When Brian Shimkovitz first went to Ghana in 2002 he just wanted to explore the local music scene during a scholarship. Soon he found out that there is much more to explore than just music from Ghana and that the best of it was distributed on tape recordings. He bought himself mountains of them and sent them back to his home in the USA. When he came back he has been surrounded by a vast amount of tapes full of music that not many people outside Africa ever heard. To make it accessible to the public he launched his blog Awesome Tapes From Africa in 2006 and posted music that ranges from Hiplife Gyil and Highlife sounds to African traditionals, Pop, and electronic music. All played and sung by such artists like Ensemble Instrumental National du Mali, Ata Kak, BouBou Tounkara, Hamado Kanazoe, Madiodio Gning, Tafese Tesfaye, and countless other unknown musicians. Very soon his blog developed a cult following and Shimkovitz got booked as a cassette tape DJ all around the globe. In 2011 he decided to launch a re-release record label too and since then he produced limited editions of records by African artists such as Nâ Hawa Doumbia, Bola, Dur-Dur Band, or Hailu Mergia. For Carhartt Radio Brian Shimkovitz compiled some of the music he released beside lots of undiscovered sounds from Africa. To accompany his mix we sent him some questions to take a look behind the curtain of Awesome Tapes From Africa.
( Brian Shimkovitz )
Hi Brian, can you introduce yourself and your work a bit for us?
Brian Shimkovitz: Hi there, I do this blog called Awesome Tapes From Africa, which has also turned into a DJ project and a record label. I am into sharing African music that you would not easily hear on the radio or find in a record shop in Europe.
What is your musical background and what are your biggest musical influences?
Brian Shimkovitz: I grew up playing the drums and I was into Jazz. But my listening has always been diverse, as I collect a lot of Disco records and I listen to tons of Rap, dance music, avant-garde Classical music, and a bit of everything else.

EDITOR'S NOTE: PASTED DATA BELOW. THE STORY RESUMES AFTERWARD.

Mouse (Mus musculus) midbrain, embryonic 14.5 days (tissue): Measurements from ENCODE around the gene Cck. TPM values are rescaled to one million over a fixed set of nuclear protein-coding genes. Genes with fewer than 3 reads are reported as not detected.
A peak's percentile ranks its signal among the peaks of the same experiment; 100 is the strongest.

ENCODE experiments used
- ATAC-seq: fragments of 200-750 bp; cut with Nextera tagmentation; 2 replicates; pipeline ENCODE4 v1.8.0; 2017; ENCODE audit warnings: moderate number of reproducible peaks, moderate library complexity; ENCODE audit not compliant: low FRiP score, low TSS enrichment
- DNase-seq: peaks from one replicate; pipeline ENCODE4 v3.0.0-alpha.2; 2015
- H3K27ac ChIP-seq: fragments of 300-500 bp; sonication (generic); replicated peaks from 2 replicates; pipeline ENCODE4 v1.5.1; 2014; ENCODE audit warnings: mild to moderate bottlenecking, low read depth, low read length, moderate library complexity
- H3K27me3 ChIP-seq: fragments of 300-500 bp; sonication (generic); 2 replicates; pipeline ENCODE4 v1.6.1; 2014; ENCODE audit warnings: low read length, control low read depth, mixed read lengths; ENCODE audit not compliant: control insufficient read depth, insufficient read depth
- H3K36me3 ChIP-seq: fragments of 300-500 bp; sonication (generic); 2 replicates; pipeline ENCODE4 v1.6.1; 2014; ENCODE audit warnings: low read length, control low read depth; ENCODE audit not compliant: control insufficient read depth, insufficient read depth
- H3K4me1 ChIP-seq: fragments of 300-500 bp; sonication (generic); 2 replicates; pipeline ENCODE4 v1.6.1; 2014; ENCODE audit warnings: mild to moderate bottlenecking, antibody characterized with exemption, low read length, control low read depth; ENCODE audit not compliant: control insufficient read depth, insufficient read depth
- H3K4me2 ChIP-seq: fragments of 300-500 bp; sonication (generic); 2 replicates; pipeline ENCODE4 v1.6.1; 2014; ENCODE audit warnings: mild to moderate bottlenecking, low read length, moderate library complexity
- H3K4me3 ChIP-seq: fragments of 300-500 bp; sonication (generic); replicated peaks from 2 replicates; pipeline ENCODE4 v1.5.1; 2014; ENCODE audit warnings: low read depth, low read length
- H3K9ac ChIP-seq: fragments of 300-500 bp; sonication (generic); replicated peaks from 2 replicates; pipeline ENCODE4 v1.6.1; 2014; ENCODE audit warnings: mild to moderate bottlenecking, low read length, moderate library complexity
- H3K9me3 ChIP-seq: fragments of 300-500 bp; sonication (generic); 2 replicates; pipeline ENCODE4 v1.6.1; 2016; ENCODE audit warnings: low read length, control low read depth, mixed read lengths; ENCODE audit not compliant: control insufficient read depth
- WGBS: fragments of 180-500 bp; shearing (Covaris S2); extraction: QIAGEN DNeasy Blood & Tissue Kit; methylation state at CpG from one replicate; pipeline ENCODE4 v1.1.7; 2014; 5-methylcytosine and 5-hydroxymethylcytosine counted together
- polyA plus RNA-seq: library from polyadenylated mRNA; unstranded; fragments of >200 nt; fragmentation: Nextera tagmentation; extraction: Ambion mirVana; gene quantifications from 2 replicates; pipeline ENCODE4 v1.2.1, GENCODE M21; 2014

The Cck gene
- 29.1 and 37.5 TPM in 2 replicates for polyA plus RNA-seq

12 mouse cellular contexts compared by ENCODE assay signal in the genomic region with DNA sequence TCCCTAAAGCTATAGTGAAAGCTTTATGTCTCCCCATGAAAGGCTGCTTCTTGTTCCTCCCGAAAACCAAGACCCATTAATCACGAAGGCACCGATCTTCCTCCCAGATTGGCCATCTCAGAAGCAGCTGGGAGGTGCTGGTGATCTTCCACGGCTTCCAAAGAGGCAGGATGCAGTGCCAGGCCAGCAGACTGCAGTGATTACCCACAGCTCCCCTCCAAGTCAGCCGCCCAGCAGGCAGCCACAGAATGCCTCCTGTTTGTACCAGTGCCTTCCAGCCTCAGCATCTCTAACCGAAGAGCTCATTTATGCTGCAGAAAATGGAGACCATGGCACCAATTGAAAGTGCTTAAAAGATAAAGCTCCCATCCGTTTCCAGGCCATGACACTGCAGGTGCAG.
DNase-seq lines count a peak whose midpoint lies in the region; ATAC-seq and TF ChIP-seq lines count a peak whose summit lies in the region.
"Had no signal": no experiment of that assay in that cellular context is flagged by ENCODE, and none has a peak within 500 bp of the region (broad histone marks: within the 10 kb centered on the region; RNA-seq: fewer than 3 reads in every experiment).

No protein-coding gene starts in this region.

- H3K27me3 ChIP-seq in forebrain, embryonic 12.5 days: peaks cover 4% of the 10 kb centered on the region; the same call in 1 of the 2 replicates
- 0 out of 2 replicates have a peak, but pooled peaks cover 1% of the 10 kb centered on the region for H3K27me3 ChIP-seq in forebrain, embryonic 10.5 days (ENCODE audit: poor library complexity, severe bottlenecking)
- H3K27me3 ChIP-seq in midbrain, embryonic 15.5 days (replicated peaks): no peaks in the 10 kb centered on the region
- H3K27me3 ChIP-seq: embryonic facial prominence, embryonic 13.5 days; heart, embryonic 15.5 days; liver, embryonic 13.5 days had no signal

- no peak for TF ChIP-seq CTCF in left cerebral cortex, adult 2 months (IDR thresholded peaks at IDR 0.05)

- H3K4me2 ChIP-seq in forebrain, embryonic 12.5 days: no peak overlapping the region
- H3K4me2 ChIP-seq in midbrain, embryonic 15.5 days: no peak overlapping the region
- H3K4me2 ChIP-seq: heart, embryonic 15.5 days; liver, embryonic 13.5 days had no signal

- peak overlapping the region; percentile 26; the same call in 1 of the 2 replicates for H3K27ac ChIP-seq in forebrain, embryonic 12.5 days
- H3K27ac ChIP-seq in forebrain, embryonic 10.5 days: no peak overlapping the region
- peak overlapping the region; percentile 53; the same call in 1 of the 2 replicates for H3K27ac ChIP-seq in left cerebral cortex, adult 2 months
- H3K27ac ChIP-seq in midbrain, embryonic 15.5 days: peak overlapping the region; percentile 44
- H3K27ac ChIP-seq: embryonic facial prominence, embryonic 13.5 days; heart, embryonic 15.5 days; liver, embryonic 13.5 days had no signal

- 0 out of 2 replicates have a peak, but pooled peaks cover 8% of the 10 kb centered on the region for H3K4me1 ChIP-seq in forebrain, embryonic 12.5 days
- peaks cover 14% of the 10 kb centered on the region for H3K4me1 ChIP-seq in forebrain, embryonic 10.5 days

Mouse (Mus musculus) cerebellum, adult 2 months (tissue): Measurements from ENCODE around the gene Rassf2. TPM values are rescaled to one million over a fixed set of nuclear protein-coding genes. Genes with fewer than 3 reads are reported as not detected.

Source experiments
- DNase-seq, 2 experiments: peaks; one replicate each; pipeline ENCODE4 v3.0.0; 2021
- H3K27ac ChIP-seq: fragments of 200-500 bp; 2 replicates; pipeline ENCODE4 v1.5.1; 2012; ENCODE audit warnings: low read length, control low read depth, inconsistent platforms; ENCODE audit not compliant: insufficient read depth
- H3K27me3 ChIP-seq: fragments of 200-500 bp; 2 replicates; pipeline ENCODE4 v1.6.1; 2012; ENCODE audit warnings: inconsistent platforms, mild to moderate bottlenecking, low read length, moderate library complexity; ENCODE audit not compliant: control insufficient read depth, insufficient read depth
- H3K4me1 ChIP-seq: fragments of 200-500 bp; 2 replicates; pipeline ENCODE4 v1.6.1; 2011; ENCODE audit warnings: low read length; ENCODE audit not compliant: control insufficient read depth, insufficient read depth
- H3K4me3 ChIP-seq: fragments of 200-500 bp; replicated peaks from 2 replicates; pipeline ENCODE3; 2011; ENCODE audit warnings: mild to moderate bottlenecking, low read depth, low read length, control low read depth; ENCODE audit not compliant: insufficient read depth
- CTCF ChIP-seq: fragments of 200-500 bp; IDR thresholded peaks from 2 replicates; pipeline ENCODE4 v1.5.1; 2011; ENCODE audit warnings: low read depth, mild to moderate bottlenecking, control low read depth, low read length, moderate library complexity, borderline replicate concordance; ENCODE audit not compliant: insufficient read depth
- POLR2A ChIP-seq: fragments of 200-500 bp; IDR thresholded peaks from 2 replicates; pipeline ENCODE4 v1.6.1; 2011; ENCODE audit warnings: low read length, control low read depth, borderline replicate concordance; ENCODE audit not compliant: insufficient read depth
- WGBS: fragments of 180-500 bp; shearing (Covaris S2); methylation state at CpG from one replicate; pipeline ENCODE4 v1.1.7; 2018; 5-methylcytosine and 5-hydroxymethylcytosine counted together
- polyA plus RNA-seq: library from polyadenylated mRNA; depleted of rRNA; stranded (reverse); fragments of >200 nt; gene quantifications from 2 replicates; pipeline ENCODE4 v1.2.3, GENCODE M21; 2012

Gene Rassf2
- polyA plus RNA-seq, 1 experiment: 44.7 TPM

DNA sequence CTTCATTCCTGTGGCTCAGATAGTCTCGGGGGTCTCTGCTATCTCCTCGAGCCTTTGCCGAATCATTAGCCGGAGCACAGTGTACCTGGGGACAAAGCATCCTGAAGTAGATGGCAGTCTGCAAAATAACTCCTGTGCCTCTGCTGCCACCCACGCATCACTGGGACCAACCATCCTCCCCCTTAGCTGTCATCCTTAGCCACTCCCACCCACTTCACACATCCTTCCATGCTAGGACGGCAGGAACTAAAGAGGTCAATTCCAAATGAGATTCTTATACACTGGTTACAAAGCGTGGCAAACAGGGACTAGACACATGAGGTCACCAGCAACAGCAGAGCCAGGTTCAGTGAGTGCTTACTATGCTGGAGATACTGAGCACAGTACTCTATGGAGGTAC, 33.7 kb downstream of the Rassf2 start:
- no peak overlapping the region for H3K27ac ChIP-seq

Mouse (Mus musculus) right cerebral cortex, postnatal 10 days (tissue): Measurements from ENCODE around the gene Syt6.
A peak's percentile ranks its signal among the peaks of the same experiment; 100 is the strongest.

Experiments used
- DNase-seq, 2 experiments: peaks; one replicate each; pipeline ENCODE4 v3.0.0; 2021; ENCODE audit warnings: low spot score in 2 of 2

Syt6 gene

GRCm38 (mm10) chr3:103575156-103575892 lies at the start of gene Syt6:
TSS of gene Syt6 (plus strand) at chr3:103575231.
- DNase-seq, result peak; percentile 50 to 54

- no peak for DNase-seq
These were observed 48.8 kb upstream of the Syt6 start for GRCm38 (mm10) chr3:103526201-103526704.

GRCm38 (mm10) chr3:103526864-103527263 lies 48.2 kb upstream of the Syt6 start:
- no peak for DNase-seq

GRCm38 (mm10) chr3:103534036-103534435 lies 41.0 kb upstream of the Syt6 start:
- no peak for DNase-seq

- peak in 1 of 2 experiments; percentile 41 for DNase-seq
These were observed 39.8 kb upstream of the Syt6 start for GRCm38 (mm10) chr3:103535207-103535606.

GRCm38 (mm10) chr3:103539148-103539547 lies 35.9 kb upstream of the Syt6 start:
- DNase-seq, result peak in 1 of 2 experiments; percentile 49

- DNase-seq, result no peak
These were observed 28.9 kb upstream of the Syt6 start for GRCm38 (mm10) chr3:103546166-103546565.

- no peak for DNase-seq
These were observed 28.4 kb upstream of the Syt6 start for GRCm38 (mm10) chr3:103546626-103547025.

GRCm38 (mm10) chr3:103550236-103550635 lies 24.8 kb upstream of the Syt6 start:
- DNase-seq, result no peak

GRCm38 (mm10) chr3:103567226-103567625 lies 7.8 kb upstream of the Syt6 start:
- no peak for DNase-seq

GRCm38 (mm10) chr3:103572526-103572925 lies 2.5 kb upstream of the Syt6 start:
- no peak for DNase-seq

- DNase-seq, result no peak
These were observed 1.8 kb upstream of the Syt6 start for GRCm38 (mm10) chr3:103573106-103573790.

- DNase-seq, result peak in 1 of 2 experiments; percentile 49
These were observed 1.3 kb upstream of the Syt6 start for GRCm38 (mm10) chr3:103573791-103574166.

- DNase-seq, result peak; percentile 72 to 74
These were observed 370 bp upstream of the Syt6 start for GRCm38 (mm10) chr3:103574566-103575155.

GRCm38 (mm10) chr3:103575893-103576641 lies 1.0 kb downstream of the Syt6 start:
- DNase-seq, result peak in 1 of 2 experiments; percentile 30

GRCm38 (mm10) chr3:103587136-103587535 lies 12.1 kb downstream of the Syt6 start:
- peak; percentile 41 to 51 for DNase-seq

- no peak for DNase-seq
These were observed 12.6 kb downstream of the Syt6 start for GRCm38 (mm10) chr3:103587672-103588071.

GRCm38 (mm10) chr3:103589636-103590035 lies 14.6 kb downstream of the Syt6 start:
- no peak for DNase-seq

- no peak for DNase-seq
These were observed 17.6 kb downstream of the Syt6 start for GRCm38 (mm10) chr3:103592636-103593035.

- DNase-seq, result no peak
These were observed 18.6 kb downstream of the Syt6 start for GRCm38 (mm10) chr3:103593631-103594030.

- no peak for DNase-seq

What was the initial idea of doing Awesome Tapes From Africa?
Brian Shimkovitz: I had been studying in Ghana and I went back for a research grant and while I was there I collected hundreds of tapes from around West Africa. When I came back and moved to NYC I had all this music I wanted my friends to hear somehow. Posting it on this simple blog, ATFA, became a very immediate way to get the music heard by people who might love it but might not know where to find it. It felt like a way to make connections between all the great talent in Africa and the people who are hungry for interesting music in America, Europe, and elsewhere.
What do you find most challenging about the work you do and what fascinates you about the tape culture of Africa?
Brian Shimkovitz: The tape culture is changing and perhaps in many places dying now but what is still amazing to me is the array of subcultures across the continent. How each country contains hundreds of languages and dialects and each group creates music with different sounds, thoughts, and histories involved. A big part of the challenge is not being too overwhelmed and figuring out how to make sense of all this without getting lost. Especially since so much of it is not well documented in English online. Many of the tapes I post on the blog have no info on the web and I always want to know more.
What do you want to accomplish with the music you re-release?